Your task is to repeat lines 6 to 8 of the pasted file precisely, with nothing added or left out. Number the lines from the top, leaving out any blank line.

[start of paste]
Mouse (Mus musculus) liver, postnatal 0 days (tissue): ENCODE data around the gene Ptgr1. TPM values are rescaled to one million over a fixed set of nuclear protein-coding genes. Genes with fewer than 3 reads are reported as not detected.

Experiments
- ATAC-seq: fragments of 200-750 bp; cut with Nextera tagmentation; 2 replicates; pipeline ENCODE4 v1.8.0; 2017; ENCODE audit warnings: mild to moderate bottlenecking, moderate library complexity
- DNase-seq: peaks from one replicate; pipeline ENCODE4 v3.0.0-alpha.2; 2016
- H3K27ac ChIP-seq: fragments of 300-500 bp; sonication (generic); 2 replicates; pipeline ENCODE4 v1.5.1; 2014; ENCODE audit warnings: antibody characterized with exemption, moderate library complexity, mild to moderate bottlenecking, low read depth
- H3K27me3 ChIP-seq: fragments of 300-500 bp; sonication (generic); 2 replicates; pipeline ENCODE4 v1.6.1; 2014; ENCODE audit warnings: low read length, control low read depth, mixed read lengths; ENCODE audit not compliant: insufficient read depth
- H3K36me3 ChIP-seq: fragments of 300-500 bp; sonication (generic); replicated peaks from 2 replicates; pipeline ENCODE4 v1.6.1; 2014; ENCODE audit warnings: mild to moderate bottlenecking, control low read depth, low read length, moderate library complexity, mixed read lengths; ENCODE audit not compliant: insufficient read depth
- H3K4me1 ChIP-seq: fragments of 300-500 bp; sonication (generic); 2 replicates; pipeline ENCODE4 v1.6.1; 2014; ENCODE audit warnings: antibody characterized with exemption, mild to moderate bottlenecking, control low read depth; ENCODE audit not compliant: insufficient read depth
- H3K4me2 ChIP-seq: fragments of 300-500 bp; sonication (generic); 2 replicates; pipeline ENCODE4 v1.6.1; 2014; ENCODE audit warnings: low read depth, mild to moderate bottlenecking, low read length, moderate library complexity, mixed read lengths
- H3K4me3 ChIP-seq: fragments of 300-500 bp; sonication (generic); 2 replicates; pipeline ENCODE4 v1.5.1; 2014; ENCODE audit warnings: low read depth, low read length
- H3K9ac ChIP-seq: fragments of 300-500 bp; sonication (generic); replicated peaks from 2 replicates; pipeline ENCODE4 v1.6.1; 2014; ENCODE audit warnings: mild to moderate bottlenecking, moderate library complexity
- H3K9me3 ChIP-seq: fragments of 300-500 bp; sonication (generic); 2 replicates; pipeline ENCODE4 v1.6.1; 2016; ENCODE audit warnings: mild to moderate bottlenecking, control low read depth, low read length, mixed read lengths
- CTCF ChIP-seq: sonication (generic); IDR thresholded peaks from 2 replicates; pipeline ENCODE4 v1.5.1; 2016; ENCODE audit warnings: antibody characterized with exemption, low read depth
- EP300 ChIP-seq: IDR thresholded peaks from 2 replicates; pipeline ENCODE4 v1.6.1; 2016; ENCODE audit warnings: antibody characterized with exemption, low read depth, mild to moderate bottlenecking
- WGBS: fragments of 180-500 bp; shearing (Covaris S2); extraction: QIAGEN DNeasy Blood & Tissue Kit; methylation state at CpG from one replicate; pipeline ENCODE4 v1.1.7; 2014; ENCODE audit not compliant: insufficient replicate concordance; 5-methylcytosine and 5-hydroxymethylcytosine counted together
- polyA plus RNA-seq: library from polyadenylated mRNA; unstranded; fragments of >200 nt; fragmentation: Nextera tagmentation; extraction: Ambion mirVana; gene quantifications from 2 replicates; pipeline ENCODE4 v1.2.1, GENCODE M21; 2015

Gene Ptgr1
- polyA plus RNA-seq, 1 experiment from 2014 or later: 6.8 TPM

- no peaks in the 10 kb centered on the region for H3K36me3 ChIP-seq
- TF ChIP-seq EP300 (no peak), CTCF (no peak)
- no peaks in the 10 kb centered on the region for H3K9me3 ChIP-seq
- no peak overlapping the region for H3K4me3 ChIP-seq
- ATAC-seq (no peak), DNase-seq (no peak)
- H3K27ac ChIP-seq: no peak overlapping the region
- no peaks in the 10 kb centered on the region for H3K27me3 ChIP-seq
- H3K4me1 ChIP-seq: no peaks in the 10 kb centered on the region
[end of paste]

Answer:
- H3K27me3 ChIP-seq: fragments of 300-500 bp; sonication (generic); 2 replicates; pipeline ENCODE4 v1.6.1; 2014; ENCODE audit warnings: low read length, control low read depth, mixed read lengths; ENCODE audit not compliant: insufficient read depth
- H3K36me3 ChIP-seq: fragments of 300-500 bp; sonication (generic); replicated peaks from 2 replicates; pipeline ENCODE4 v1.6.1; 2014; ENCODE audit warnings: mild to moderate bottlenecking, control low read depth, low read length, moderate library complexity, mixed read lengths; ENCODE audit not compliant: insufficient read depth
- H3K4me1 ChIP-seq: fragments of 300-500 bp; sonication (generic); 2 replicates; pipeline ENCODE4 v1.6.1; 2014; ENCODE audit warnings: antibody characterized with exemption, mild to moderate bottlenecking, control low read depth; ENCODE audit not compliant: insufficient read depth